4 things you should do with your money before 2023

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Here are some moves that may help prepare you for a financially successful year.


the main points

  • We’re still a few months away from the new year, but it’s a good time to take stock of your financial situation.
  • A few money moves can give you a head start in improving your financial health in 2023 and beyond.
  • Starting an IRA or getting rid of your debt are just some of the financial tips you should follow.

We’re still a few months away from the end of 2023, but you don’t have to wait until the New Year to take steps to organize your financial life. Here are four smart financial steps to start thinking about now, that could put you on the path to better financial health in 2023 and for years to come.

1. Maximize your savings

As you’ve probably heard on the news, so was the Fed raise interest rates vigorously to try to control inflation. And you might think that this should translate into a higher return on your savings account — but you could be wrong.

According to the FDIC, average annual return, or APY, on a US savings account is just 0.17% as of September 19. Now, that’s more than it was a year ago, but not as much as you might think.

Fortunately, there are some banks that pay a lot more than the national average, especially those that rely on the Internet. As of late September, some of the Preferred High Yield Savings Accounts It has APYs in excess of 2%. If your savings account is at a branch-based organization, now might be a smart time to make a change.

2. Start an IRA, or add to one

For 2022, Americans can contribute up to $6,000 ($7,000 if they are 50 or older) to their individual retirement account, or IRA. With the stock market significantly lower than its highs, now might be a smart time to invest for your retirement by opening a new account IRA . account Or add to an existing list if you haven’t reached your maximum contribution limit.

Alternatively, if you have a 401(k) or similar retirement plan at work, this might be a smart time to consider increasing your contribution rate. Most financial planners (myself included) suggest that Americans should aim to save at least 10% of their income for retirement, so perhaps increase your savings rate by a percentage point or two before the end of the year.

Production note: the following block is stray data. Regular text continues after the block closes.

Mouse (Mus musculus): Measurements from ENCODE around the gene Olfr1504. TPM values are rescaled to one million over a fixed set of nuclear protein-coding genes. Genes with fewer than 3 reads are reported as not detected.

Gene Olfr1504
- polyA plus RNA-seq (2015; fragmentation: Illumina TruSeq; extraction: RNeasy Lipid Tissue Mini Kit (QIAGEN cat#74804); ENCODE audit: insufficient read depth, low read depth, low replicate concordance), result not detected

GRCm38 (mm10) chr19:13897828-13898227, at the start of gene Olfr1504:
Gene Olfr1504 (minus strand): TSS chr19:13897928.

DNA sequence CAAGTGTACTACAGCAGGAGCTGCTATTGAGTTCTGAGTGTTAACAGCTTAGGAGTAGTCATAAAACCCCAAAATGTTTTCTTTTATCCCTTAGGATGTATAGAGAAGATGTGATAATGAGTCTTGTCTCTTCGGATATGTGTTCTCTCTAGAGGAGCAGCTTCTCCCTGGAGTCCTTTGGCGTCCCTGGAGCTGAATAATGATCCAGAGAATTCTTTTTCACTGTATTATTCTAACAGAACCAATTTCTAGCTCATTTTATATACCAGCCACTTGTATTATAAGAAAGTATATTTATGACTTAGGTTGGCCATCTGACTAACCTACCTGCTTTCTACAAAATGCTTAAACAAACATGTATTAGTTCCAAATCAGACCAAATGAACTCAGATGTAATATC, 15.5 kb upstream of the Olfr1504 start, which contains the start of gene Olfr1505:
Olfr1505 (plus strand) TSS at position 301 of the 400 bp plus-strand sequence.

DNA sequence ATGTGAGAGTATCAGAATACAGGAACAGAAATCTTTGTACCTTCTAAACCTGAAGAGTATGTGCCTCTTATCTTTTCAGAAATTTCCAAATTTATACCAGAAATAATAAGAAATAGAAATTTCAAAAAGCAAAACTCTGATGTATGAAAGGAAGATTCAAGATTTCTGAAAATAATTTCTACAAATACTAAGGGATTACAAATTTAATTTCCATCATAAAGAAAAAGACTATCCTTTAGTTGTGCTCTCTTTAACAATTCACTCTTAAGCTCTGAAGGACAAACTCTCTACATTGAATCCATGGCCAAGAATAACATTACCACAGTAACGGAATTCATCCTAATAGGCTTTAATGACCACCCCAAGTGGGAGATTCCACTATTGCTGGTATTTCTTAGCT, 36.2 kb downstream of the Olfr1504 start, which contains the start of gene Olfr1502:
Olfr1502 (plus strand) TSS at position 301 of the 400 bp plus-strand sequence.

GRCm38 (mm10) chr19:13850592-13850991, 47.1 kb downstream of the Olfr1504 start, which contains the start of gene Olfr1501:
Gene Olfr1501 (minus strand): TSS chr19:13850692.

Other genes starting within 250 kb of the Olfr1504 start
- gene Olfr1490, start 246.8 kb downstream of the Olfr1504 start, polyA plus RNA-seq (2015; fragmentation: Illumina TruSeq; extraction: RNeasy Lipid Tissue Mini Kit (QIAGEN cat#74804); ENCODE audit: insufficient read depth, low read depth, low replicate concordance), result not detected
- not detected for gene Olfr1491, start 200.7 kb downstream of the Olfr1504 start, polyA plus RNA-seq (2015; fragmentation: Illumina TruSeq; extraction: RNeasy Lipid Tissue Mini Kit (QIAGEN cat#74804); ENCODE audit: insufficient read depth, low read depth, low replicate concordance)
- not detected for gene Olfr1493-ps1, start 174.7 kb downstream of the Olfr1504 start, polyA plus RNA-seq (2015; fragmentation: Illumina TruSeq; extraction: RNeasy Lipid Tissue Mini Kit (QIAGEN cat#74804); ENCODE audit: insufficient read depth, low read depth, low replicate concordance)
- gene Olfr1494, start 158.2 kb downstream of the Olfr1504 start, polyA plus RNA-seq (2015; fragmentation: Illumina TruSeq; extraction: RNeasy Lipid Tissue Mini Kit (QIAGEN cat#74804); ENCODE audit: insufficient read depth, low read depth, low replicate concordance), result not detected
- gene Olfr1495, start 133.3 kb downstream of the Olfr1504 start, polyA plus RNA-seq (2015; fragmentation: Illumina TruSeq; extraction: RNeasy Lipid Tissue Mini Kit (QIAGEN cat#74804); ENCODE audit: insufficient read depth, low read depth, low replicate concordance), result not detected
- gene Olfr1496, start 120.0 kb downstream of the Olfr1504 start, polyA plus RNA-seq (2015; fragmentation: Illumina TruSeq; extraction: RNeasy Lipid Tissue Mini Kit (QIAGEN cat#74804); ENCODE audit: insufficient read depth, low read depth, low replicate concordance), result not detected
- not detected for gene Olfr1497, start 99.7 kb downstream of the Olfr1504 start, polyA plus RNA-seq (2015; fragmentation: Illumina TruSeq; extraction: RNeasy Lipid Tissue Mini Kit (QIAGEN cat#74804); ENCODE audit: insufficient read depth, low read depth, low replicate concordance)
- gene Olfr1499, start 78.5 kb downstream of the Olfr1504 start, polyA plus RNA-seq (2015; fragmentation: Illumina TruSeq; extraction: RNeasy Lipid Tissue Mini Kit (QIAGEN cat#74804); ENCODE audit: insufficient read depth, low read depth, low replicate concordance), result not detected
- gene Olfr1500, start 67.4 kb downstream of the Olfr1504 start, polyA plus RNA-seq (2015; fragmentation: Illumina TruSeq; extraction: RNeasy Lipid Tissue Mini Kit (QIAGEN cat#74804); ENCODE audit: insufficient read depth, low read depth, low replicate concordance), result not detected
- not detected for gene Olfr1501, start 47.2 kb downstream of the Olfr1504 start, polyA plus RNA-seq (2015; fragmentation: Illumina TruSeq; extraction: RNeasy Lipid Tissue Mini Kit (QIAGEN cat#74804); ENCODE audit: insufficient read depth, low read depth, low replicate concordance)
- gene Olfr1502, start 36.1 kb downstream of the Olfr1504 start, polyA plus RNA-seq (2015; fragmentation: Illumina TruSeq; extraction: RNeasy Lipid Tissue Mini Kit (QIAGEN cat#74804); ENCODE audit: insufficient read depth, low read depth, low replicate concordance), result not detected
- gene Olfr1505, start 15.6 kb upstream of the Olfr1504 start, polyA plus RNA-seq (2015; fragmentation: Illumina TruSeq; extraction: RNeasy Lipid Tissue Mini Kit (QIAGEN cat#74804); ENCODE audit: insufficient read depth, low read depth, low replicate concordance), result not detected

3. Check account

One smart exercise to do more often is to print the last two months of your bank and credit card information To perform a spending check. Look for expenses you could have made without it, subscriptions or memberships you don’t use, and other ways you can save money without negatively impacting your lifestyle. The last time I did, I realized I was spending twice as much eating out as I was comfortable, and I found a $38.99 monthly online newsletter subscription that I hadn’t used in months.

4. Make a plan to attack your high-interest debt

Many people are not aware of this, but you Credit card interest rates Not only high – hmm Worker. And it’s directly related to the Fed rate hike I’ve heard about. In the current rate-raising cycle, the Fed has raised benchmark interest rates by 300 basis points (3%), and your credit card interest rates have risen by the same amount. In other words, if your credit card’s APR was 16.9% at the beginning of 2022, it will likely have risen to 19.9% ​​now.

The point is that if you have credit card debt, it is now important to make a plan to control it. You may look in a file 0% APR for Balance Transfer Show. Another option could be a file personal loan With a significantly lower interest rate and a fixed repayment date. After all, the less interest you pay, the more of your payments will go to the disposal of principal.

This is not an exhaustive list

There are plenty of smart financial moves you can take that I haven’t listed here, and not all of them will apply to everyone. But the point is, in the uncertain economic times we live in, it’s a good idea to take a step back and assess how you can maximize your financial well-being, now and in the future.

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